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Leqembi gets closer to being offered as an injection

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Good morning. A bunch of my colleagues are traveling to San Francisco (without me) for our Breakthrough West Summit happening tomorrow. If you have FOMO like me, you can still register to get a virtual pass.

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A new Wegovy trial looks at alcohol use

Novo has been testing its blockbuster GLP-1 drugs Ozempic and Wegovy in all sorts of indications: heart failure, Alzheimer’s, metabolic dysfunction-associated liver disease, and now — alcohol-related liver disease.

What’s notable is that in a new Phase 2 trial testing combinations of Wegovy with other drugs in this disease, Novo will be studying alcohol intake as a secondary outcome. (The primary outcome is any change in liver scarring, or fibrosis.)

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Anecdotes and early academic studies suggest that GLP-1 drugs may curb the use of substances like alcohol, tobacco, and possibly even opioids, but pharma companies until now have shied away from formally studying this.

Read more from me and my colleague Isa Cueto.

Senator scrutinizes Amgen’s lung cancer drug

U.S. Sen. Dick Durbin (D-Ill.) is accusing Amgen of “putting profits before patients” by continuing to sell a high dose of a pricey cancer treatment even when a lower dose that is less expensive and not as toxic has been found to be similarly effective.

Durbin sent a letter to Amgen probing the company’s decision to sell the high dose of the drug, Lumakras, for non-small cell lung cancer. The senator said this move comes at “at a significant cost to patients and American taxpayers,” citing the $124 million cost of Lumakras to Medicare in 2022 alone.

Read more from STAT’s Ed Silverman.

Leqembi gets closer to being offered as an injection

Eisai and Biogen said today that they’ve filed an application with the FDA to sell their Alzheimer’s drug Leqembi through an autoinjector for maintenance dosing. That means patients would first go through an initiation phase with the current regimen of IV infusions, but then transition into weekly injections for maintenance.

If approved, this would be a significantly more convenient option for patients, since infusions require patients once every two weeks to travel to a medical facility and receive the infusion for an hour.

But what investors are watching out for more is when the companies file for approval to start patients on injections. Maintenance is “a nice to have,” but the real focus is on having injections for induction, “which could ramp sales growth given the convenience factor and reduce healthcare burden,” Jefferies analyst Michael Yee wrote.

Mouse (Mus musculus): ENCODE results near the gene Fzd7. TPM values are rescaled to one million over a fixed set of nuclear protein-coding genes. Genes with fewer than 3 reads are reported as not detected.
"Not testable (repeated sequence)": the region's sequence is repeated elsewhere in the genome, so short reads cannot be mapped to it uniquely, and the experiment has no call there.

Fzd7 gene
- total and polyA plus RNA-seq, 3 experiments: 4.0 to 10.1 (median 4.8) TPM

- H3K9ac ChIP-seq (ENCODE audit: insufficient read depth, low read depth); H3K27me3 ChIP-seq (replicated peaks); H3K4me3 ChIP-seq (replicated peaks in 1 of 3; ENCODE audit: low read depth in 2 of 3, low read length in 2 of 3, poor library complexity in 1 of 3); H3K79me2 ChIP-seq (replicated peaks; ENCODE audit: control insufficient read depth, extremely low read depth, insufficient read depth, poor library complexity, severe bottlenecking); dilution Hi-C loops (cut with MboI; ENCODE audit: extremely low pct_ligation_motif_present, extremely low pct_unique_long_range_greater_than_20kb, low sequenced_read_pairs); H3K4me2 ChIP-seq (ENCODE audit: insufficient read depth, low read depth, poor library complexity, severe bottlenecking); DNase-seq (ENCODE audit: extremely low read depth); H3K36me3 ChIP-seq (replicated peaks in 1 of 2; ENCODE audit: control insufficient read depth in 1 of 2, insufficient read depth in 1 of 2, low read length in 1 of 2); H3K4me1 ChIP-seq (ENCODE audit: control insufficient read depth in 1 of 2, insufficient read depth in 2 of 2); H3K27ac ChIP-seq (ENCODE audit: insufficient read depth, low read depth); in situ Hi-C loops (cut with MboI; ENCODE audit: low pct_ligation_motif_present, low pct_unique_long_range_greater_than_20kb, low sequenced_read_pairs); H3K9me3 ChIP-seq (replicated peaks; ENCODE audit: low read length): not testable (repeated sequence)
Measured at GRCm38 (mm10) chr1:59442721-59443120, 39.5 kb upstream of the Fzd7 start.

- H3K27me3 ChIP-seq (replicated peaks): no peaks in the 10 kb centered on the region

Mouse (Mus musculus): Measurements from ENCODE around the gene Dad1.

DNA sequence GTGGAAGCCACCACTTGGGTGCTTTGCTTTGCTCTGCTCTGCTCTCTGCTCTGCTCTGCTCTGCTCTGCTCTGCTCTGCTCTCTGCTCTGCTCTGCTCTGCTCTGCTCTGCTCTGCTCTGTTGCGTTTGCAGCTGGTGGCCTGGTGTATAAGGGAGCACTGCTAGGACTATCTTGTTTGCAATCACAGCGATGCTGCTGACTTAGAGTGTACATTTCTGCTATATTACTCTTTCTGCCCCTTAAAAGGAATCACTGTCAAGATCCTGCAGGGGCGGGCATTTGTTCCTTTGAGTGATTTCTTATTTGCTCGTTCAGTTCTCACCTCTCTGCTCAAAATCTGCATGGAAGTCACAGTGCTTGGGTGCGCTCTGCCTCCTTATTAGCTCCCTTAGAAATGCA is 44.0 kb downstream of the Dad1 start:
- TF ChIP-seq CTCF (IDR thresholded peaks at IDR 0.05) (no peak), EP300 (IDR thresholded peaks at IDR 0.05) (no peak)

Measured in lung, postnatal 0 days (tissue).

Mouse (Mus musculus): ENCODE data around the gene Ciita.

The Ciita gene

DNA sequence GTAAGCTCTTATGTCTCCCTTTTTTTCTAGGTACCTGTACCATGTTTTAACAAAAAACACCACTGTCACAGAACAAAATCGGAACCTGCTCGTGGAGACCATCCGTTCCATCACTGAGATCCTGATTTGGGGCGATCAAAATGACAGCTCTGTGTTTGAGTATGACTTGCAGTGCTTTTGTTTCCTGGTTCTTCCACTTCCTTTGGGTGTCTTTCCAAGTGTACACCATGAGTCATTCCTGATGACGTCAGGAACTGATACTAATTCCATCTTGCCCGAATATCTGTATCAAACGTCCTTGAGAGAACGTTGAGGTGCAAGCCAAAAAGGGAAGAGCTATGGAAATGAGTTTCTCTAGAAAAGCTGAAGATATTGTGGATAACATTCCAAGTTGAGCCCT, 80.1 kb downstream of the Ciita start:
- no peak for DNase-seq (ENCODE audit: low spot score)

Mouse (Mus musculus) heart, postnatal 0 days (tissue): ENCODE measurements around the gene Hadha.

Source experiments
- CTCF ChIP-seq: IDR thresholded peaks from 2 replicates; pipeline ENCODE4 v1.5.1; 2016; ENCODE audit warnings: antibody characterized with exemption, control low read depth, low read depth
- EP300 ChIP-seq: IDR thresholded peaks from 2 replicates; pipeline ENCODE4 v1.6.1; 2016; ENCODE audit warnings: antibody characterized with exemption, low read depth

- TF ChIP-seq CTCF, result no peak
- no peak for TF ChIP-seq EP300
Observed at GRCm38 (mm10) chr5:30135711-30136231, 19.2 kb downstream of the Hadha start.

The launch of Leqembi, which got full approval last July, has been tepid, though it’s picked up in recent months as more hospitals set up infusion centers. It brought in $19 million in sales for Biogen in the first quarter, nearly triple sales in the previous quarter, but still far short of earlier forecasts by analysts, which suggested the medicine could eventually generate sales of billions of dollars a year.

In guidance today, Eisai today said that Leqembi could bring in sales of $280 million in the U.S. and $360 million worldwide in the second quarter of 2024 to the first quarter of 2025.

What leads to Wegovy’s heart benefit? Depends on which company you ask

At an obesity conference this week, researchers presented some follow-up analyses on the pivotal trial that showed Wegovy can cut the risk of cardiovascular complications. Among them was a short analysis that supported the idea that Wegovy’s heart benefits may not be driven solely by weight loss.

The data presented in the analysis were pretty limited, and an outside researcher I talked with warned that the data should not be over-interpreted. “It appears that there are weight loss-independent effects, but these data do not exclude the possibility of additional weight loss-dependent effects,” said Lee Kaplan, chief of obesity medicine at the Geisel School of Medicine at Dartmouth

As more analyses pick apart the factors behind Wegovy’s heart benefits, it’s worth keeping in mind how these findings play into each pharma company’s arguments about the value of their own obesity drugs.

Novo has been pushing the idea that there are weight loss-independent effects that drive Wegovy’s heart benefit. (See this interview with the company’s head of development.) This argument makes Wegovy stand out and suggests that other obesity drugs utilizing different mechanisms (like Eli Lilly’s Zepbound) are not necessarily helpful for the heart just because they lead to weight loss.

Meanwhile, Lilly has supported the idea that much of the heart benefit seen with Wegovy was driven by weight loss. (See this interview with the company’s chief scientific officer.) If this is the case, then that would suggest that Zepbound, which appears to lead to more weight loss than Wegovy, may also offer greater cardiovascular benefit than Wegovy.

We’ll be keeping an eye out for future analyses. For more on this topic, and what the science so far shows us, check out this story from last year.

More reads

  • My rendezvous with the raw milk black market: quick, easy, and unchecked by the FDA, STAT
  • The White House hikes tariffs on Chinese medical products, STAT
  • CVS is willing to dump 10% of its Medicare Advantage members next year, STAT
  • What we know about extreme heat’s health impacts after the hottest summer on record, STAT